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:man-surfing:Surf’s up at Huntington Beach, 10 days after a major oil spill spoiled the waters off California’s southern coast. The popular surf spot reopened Monday after city officials and California State Parks announced in a statement that “water quality testing results showed non-detectable amounts of oil associated toxins in our ocean water.”

As my colleague Piper McDaniel reported last week, the ocean floor accident has exposed a complicated web of responsibility:

An estimated 144,000 gallons of oil gushed into the sea over the weekend before Amplify Energy Corp., owner of the ruptured pipeline, shut it down….As agencies triage the mess, eyes have also turned to the Coast Guard, questioning its role in a slow response that may have made things worse.

Whomever shares the immediate blame, it was systemic under-regulation that set the scene for the spill. The National Oceanic and Atmospheric Administration responds to more than 150 oil and chemical spills in US waters each year. But earlier this year, a report by the Government Accountability Office warned that the federal Bureau of Safety and Environmental Enforcement, responsible for overseeing construction and monitoring of offshore oil drilling, was failing to properly monitor and inspect active pipelines.

Numerous Orange County beaches and piers were closed to the public following the October 2 spill, which has also threatened local wildlife and wetland areas. As Piper wrote, the spill was “upending delicate ecosystems home to marine life and rare species of birds.” Working through the mess will likely be a long process. Despite Huntington Beach reopening this week, other beaches in the area remain shut down, and clean-up operations continue—including at Huntington Beach.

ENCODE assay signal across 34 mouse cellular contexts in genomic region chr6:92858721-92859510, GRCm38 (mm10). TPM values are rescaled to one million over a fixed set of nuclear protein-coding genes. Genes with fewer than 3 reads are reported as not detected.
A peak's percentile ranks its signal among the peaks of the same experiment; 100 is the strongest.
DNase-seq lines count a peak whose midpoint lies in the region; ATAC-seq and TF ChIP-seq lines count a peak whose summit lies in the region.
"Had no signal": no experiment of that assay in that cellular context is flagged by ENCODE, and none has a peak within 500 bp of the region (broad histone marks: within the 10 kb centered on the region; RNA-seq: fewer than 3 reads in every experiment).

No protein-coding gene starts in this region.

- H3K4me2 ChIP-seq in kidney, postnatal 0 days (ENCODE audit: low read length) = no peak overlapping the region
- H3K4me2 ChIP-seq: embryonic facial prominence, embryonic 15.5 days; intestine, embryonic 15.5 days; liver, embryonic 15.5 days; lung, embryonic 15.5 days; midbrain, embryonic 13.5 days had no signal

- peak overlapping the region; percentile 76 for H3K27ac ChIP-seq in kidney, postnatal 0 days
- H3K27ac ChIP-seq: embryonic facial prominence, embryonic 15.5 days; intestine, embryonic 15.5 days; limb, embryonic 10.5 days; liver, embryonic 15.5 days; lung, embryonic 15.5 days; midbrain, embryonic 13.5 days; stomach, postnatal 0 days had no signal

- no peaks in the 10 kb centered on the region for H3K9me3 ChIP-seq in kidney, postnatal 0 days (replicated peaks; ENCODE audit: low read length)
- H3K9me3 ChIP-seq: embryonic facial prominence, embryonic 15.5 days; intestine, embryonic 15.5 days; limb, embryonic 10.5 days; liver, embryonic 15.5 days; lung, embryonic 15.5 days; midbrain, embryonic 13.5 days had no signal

Here we’ve gathered some images of the still-in-flux scene.

A surfer rides a wave shortly after Huntington Beach reopened on October 11.

Paul Bersebach/The Orange County Register/AP

A worker in a protective suit cleans up an area of the beach.

Jason Ryan/Zuma

A worker sifts oil from sand.

Jason Ryan/Zuma

Workers clean the contaminated area in Newport Beach on October 6. Crews scrambled to contain the pollution before it spread further into protected wetlands.

Ringo H.W. Chiu/AP

Workers collect oil from the water at Huntington Beach.

Gao Shan/Xinhua/Zuma

A federally threatened snowy plover receives an examination at the International Bird Rescue in San Pedro on October 8. Oiled birds are taken to the rescue center to be cleaned and rehabilitated.

International Bird Rescue/Zuma

Oil floats in the water surface in an inlet leading to the Wetlands Talbert Marsh on October 6.

Ringo H.W. Chiu/AP

A worker cleans a contaminated part of Newport Beach on October 6. Some of the crude oil that spilled from the pipeline has been breaking up naturally in ocean currents, a Coast Guard official said last week, as authorities sought to determine the scope of the damage.

Ringo H.W. Chiu/AP

Workers in protective suits continue to clean the contaminated area in Huntington Beach, even as it reopened.

Ringo H.W. Chiu/AP

Bags of crude oil collected by workers are stacked in Newport Beach.

Ringo H.W. Chiu/AP

A man rests as workers in protective suits continue to clean the contaminated area in Huntington Beach.

Ringo H.W. Chiu/AP

California Attorney General Rob Bonta (right) and Sen. Alex Padilla (center) arrive for a news conference in Huntington Beach on October 11.

Ringo H.W. Chiu/AP

Surfers get ready to head out into the water at Huntington Beach after it reopened.

Ringo H.W. Chiu/AP

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